The problem with Ohio's $1 million vaccine lottery
Why the "Vax-a-Million" plan may be counterproductive
Five lucky Ohioans are about to become millionaires — all because they chose to get vaccinated.
The state's Republican governor, Mike DeWine, announced Wednesday that vaccinated adults will be eligible to enter a May 26 "Vax-a-Million" lottery that pays out $1 million each to five winners. Younger Buckeyes won't have to miss out on the largesse — the state will also choose five vaccinated teenagers to receive full-ride scholarships to one of Ohio's public universities.
"I know that some may say, 'DeWine, you're crazy! This million-dollar drawing idea of yours is a waste of money,'" DeWine wrote. "But truly, the real waste at this point in the pandemic — when the vaccine is readily available to anyone who wants it — is a life lost to COVID-19."
DeWine's scheme is certainly attention-grabbing, and even understandable. By now, most Americans who really wanted a coronavirus vaccine have received at least one dose, but more than a few individuals are hanging back — either refusing outright to get the shot, or needing just a little more encouragement and persuasion. As a result, public health experts are skeptical of reaching herd immunity in the United States. A few communities have given out beer as an incentive; others have provided free donuts. One million dollars can be very persuasive. And who knows? The money the state pays out in lottery winnings and tuition might be more than recouped in savings from the reduced hospitalization rates that will result from increased vaccinations. We can only hope.
Ohio's plan could be problematic, though.
For one thing, it might not even be the most effective use of money as an incentive: A UCLA study found that giving out just $100 payments would make people more likely to get a shot, and West Virginia has followed suit by giving $100 savings bonds to young people who receive the vaccine. There is reason to believe that the guarantee of a small amount of money will be a greater inducement to potential vaccine recipients than the vanishingly tiny chance of winning $1 million in the lottery.
But medical ethicists worry that handing out cash in any amount may ultimately be counterproductive. "Payment may prompt suspicion, leading people to perceive payment as a sign that vaccine risk is higher than they are being told," the University of Washington's Nancy S. Jecker argued last month in the Journal of Medical Ethics.
Payments might also create some long-term problems for public health. "This could have implications for future vaccination efforts," Jecker wrote. "What happens if people need annual shots? What happens if the public starts to expect or demand payment for other vaccines, feeling entitled to have vaccine risk routinely offset? What happens after the COVID-19 pandemic subsides, and the next emerging infectious disease comes along? Payments to get shots in arms are short-sighted and unsustainable."
Others suggest that it's a bad idea to pay Americans to do something they ought to do anyway.
People "have a moral duty to be vaccinated, including a duty to promote their own health, a duty to others to promote the community benefit of vaccination, and a duty to society for individuals to do their fair share in putting a stop to the pandemic," the ethicists Emily Largent and Franklin Miller wrote in January for the Journal of the American Medical Association.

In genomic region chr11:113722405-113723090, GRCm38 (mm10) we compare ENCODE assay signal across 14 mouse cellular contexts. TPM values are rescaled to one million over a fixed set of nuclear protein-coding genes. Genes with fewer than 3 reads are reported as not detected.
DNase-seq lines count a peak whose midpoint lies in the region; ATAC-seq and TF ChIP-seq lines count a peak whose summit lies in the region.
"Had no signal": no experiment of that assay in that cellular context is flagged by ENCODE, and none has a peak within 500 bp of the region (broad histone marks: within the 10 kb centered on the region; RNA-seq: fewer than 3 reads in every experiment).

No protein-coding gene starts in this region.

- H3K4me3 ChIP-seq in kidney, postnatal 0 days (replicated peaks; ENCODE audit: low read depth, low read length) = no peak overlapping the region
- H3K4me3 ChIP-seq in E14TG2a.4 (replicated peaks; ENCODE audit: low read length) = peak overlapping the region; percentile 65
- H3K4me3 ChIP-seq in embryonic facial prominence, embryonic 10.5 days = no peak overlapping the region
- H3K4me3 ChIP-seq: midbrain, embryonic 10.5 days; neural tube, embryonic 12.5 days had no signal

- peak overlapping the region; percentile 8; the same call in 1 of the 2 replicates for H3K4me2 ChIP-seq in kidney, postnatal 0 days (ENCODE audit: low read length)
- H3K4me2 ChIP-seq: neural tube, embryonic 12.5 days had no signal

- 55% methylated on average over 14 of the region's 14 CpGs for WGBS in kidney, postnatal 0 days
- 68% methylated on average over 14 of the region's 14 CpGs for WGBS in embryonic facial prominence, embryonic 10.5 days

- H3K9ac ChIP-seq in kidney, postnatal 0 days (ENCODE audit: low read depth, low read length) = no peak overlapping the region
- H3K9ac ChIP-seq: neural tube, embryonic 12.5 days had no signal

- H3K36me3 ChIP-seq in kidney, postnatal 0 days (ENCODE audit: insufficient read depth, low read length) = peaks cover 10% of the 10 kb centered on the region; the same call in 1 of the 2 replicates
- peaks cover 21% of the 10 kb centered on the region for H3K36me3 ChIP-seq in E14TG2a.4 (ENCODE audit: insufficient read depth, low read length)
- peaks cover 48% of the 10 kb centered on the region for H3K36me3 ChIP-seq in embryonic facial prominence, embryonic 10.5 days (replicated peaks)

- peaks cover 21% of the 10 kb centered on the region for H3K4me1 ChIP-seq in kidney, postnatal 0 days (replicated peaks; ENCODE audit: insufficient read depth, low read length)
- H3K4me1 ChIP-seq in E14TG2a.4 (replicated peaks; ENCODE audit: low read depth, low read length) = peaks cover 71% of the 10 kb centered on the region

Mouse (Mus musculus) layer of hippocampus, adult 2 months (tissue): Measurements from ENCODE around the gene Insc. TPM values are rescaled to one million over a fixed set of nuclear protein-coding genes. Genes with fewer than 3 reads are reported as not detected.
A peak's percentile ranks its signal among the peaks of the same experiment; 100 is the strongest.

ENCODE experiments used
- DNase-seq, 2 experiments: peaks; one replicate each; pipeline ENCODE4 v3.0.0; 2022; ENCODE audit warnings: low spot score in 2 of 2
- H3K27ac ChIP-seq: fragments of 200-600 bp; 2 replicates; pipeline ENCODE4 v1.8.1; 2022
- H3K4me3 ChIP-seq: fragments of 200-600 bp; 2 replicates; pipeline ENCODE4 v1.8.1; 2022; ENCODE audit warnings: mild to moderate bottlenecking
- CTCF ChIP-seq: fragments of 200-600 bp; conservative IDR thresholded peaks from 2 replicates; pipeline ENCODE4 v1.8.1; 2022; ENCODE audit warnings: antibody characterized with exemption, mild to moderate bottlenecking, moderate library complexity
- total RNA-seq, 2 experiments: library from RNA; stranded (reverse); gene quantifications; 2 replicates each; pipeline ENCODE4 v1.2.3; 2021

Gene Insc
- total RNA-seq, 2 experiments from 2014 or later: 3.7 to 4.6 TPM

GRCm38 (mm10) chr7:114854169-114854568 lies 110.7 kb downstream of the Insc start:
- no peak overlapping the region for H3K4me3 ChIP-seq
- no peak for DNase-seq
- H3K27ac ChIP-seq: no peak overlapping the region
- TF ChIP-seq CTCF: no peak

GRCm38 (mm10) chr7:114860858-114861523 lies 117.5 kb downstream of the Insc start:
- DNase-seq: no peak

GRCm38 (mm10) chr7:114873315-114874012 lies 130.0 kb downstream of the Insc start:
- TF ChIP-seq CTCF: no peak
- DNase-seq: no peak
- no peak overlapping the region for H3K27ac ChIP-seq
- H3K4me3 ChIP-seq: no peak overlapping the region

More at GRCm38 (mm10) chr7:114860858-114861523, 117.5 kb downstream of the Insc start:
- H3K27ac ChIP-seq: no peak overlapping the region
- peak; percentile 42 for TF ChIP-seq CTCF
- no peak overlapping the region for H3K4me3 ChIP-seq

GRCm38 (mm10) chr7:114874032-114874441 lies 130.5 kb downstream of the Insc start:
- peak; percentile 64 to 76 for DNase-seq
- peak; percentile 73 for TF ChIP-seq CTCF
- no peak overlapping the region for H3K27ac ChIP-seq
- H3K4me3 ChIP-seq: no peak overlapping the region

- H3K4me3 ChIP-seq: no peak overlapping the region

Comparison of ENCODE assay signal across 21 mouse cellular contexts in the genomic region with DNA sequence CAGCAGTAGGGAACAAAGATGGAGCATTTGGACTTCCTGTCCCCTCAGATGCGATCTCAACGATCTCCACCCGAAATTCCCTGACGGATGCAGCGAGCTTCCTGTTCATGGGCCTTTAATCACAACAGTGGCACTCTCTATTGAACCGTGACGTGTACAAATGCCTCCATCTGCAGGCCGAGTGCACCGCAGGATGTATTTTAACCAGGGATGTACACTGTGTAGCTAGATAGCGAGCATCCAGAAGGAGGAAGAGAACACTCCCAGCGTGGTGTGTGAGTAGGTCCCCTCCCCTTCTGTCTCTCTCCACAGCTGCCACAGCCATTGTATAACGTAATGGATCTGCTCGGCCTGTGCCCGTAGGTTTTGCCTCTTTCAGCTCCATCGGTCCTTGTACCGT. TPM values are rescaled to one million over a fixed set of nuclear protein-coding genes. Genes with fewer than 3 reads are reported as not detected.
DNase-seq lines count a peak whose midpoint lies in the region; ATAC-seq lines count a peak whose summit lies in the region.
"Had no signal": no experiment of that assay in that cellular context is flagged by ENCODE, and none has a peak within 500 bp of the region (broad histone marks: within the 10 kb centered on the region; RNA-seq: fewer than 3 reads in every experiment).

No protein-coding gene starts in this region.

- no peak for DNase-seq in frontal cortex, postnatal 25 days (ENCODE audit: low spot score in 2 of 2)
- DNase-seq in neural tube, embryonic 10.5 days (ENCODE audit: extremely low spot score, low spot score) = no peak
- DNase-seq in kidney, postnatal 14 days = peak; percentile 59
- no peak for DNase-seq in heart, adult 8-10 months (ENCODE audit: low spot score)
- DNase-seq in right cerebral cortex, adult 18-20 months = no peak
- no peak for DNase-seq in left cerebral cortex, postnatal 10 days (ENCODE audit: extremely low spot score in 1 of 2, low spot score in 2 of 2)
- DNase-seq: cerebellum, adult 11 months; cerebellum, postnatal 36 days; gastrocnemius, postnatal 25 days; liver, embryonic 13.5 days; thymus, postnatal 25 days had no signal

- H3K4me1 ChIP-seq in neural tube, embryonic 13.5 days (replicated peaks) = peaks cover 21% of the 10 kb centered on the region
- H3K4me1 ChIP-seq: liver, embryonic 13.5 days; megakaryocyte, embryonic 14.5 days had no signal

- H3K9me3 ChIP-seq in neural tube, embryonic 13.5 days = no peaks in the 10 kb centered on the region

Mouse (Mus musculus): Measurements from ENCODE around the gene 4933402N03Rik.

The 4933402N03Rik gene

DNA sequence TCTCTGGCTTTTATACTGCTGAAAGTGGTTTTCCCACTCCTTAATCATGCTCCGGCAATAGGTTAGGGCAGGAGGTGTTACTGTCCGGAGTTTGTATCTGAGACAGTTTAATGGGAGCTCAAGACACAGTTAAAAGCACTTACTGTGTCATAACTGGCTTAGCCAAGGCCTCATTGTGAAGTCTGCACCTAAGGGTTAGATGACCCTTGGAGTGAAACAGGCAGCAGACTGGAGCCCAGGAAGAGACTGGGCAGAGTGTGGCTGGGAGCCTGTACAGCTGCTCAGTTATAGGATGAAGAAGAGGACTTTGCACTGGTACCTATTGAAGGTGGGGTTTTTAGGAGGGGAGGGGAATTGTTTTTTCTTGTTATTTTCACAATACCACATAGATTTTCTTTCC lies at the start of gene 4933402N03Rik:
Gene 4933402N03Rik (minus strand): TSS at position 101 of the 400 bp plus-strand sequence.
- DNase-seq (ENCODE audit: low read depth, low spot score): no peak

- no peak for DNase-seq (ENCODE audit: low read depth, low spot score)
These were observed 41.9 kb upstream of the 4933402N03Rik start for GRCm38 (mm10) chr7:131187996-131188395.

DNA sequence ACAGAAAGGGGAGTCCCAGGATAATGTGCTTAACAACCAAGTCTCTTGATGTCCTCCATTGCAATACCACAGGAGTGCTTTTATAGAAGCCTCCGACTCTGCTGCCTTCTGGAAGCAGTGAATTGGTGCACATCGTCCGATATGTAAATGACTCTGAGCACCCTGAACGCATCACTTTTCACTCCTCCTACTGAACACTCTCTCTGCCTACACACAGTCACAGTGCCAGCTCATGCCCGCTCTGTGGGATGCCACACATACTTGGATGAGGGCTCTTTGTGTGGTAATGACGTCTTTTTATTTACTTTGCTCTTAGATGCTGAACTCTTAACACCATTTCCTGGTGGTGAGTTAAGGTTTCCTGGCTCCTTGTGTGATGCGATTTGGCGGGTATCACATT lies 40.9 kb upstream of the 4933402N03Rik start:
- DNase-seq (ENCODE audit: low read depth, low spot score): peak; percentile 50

Admittedly, there is a tension between idealism and realism in these arguments. The notion that Americans have a sense of their moral duty, and that it includes things like "community benefits" and "fair share," has taken a real beating during the pandemic. It remains true, however, that individual choices about getting vaccinated have collective consequences — every person who receives a shot is one less person likely to end up hospitalized, or to pass on the virus to others, or to serve as an incubator for dangerous new variants. This means we can't simply leave the "vaccine hesitant" to their fates. There is a real need to do the difficult work of persuading them to get with the program. As in the case of Ohio's "Vax-a-Million" lottery, some of that work might even seem decadent to those of us who were eager to get jabbed at the first possible opportunity.
Still, I can't help but remember my long-ago sixth-grade teacher, who walked with a limp because she got sick with polio before the vaccine came along in the mid-1950s — her family probably wouldn't have needed a million-dollar inducement to save their daughter the lifelong challenges her illness left behind. And I can't help but think of Harvard political philosopher Michael J. Sandel, who in 2012 observed that in our capitalistic society market values have come to dominate our lives, even in non-economic realms. "Putting a price on the good things in life can corrupt them," he wrote.
The COVID vaccine is surely one of "the good things in life" for those who receive it. Thanks to the vaccine, though, I'm spending time with friends and family again — no longer quite as frightened that I'll unexpectedly leave my son without a father, or die alone in a hospital gasping for air. I won't get rich, but I will get to live my life. So will tens of millions of other Americans. That seems like reward enough.